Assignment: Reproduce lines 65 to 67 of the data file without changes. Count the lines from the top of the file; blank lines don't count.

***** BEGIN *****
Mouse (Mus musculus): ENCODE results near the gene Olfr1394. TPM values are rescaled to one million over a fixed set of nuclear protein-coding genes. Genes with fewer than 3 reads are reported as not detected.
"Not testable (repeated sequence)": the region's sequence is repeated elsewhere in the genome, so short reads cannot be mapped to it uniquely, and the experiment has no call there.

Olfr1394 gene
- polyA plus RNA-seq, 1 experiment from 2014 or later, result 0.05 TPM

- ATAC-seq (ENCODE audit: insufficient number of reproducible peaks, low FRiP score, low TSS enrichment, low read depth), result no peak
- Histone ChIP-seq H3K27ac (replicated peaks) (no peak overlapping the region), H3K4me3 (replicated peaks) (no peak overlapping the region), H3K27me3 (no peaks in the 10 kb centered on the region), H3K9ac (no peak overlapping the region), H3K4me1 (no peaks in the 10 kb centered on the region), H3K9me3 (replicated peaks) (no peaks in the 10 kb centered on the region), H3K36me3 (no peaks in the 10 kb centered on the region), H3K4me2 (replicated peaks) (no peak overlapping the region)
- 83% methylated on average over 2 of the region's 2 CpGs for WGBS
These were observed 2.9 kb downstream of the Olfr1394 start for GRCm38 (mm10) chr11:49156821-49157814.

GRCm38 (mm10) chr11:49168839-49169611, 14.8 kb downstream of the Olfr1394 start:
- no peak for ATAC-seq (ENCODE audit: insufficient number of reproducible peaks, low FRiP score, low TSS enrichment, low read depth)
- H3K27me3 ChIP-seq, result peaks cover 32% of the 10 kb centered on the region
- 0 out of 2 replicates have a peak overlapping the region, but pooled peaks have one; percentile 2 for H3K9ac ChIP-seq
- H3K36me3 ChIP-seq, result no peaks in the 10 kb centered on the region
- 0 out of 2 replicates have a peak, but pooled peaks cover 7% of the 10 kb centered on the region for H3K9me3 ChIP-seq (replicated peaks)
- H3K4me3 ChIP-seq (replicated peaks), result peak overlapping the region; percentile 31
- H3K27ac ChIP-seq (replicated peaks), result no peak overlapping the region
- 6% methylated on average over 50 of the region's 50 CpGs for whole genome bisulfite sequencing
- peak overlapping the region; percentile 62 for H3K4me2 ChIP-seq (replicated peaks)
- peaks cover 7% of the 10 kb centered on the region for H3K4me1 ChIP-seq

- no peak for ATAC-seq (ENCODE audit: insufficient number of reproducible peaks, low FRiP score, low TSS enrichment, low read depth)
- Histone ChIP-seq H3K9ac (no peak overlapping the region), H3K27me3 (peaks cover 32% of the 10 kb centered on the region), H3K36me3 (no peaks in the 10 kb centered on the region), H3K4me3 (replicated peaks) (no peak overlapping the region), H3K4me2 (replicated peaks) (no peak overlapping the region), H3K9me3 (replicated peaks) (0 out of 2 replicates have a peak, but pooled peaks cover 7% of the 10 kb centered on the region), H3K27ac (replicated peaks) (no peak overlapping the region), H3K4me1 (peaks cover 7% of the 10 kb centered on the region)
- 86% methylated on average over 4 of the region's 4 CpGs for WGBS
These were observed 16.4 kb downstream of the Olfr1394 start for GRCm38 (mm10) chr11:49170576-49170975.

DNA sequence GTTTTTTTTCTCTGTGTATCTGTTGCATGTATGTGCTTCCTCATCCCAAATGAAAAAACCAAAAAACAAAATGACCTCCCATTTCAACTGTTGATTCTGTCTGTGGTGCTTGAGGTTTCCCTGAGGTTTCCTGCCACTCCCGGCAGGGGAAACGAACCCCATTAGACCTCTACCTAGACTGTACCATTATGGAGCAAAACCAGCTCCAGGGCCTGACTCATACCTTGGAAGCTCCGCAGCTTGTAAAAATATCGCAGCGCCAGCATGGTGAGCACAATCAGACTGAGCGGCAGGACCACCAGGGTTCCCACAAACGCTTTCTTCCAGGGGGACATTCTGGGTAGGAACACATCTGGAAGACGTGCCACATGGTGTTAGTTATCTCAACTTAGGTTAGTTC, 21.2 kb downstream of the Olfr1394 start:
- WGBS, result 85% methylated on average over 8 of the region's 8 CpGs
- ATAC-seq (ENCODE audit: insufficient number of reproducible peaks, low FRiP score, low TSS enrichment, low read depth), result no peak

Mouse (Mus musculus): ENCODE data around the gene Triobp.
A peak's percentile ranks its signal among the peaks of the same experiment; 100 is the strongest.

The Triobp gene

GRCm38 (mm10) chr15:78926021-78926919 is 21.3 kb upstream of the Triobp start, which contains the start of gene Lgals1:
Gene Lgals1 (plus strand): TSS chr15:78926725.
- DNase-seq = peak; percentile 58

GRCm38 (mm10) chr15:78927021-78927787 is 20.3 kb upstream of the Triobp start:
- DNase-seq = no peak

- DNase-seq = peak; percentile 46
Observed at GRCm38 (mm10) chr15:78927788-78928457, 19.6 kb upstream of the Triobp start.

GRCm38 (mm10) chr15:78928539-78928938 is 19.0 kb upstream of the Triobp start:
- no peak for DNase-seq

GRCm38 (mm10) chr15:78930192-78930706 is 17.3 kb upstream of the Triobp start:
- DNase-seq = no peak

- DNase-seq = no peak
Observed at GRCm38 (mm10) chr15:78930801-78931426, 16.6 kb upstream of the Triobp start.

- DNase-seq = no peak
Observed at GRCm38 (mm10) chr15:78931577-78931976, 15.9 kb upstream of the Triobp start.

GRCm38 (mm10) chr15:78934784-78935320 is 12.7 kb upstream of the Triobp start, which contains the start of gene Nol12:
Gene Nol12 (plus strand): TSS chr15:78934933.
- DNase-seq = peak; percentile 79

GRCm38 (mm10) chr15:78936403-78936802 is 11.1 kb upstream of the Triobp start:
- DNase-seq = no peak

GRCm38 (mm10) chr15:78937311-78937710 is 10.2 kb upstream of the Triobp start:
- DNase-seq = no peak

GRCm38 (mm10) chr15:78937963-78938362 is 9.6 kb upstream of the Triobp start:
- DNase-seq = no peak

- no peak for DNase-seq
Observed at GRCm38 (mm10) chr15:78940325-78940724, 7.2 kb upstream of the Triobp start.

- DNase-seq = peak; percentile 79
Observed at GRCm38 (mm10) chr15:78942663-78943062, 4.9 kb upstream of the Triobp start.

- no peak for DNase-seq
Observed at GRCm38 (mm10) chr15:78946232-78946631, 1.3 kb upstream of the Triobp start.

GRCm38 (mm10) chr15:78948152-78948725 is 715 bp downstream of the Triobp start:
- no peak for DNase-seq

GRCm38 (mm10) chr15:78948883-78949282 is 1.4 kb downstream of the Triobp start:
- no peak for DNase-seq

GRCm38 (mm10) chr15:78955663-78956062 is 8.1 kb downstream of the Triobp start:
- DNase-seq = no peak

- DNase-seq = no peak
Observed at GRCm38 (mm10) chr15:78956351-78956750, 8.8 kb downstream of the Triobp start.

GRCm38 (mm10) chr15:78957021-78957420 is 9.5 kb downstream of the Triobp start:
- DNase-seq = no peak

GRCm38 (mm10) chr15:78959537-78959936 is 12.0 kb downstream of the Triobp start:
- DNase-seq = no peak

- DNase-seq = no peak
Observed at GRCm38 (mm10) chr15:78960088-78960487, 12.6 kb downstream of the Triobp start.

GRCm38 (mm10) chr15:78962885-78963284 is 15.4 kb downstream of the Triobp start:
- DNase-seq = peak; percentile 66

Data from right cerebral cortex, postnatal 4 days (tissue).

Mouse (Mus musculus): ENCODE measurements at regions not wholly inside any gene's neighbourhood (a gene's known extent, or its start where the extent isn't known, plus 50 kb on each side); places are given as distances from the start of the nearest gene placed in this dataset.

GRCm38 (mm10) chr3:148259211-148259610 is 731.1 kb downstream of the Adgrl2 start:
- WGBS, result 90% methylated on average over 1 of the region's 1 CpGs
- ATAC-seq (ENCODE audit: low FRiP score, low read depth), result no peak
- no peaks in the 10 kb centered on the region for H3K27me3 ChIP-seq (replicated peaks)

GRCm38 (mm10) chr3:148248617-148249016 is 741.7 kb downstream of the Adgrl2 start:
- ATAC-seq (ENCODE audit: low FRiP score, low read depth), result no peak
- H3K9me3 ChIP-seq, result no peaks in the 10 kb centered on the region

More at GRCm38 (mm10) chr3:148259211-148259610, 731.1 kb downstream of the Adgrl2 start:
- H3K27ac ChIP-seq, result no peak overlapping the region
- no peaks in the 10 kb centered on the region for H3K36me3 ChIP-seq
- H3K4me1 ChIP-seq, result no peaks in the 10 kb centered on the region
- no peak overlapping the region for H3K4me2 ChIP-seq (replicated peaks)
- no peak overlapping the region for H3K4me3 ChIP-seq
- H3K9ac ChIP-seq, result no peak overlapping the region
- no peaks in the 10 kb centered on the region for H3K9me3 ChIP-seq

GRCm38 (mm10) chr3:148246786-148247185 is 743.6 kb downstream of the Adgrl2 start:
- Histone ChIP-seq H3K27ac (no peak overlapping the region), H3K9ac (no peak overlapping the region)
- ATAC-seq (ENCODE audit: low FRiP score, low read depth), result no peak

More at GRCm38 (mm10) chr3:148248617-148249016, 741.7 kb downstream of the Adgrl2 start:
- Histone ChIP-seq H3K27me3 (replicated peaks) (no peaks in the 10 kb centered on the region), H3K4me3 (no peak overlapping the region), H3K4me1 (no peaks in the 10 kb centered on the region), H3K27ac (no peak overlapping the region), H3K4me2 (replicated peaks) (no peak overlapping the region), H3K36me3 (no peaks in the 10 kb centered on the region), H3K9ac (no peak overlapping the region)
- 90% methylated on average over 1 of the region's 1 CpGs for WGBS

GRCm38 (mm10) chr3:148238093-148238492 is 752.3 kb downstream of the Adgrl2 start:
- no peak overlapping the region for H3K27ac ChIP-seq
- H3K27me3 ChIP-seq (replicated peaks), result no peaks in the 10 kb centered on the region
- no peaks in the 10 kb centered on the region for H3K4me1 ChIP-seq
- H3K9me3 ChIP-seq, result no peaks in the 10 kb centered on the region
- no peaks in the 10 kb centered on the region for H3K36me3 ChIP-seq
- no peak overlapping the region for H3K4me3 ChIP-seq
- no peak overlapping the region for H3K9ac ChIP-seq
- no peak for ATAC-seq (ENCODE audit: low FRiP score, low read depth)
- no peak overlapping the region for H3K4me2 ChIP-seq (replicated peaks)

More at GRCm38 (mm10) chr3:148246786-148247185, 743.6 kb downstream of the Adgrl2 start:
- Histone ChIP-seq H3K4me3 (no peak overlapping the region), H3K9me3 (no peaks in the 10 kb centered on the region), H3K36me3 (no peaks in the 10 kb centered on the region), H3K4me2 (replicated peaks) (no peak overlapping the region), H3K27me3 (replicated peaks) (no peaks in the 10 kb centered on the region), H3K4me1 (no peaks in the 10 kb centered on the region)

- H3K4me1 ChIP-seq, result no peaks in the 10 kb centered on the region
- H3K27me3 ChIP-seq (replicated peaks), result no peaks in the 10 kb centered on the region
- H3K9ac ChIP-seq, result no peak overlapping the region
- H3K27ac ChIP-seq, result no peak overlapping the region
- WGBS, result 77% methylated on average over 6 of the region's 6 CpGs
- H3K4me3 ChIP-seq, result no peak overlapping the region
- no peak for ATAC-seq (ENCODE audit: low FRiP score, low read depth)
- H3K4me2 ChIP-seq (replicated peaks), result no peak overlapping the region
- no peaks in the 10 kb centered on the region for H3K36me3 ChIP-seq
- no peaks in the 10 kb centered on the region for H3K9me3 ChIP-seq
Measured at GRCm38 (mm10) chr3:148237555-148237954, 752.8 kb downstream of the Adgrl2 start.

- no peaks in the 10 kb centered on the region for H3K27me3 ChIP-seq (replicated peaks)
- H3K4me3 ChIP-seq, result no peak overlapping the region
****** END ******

- DNase-seq = no peak

- DNase-seq = no peak
Observed at GRCm38 (mm10) chr15:78956351-78956750, 8.8 kb downstream of the Triobp start.